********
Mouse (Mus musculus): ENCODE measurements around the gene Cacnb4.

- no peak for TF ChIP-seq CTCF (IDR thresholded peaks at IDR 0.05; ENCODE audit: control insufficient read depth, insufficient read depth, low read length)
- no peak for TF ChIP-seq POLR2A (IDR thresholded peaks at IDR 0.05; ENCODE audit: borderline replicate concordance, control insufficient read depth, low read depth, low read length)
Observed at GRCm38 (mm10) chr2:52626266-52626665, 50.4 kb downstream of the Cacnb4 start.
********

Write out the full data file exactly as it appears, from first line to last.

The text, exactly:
Mouse (Mus musculus): ENCODE measurements around the gene Cacnb4.

- no peak for TF ChIP-seq CTCF (IDR thresholded peaks at IDR 0.05; ENCODE audit: control insufficient read depth, insufficient read depth, low read length)
- no peak for TF ChIP-seq POLR2A (IDR thresholded peaks at IDR 0.05; ENCODE audit: borderline replicate concordance, control insufficient read depth, low read depth, low read length)
Observed at GRCm38 (mm10) chr2:52626266-52626665, 50.4 kb downstream of the Cacnb4 start.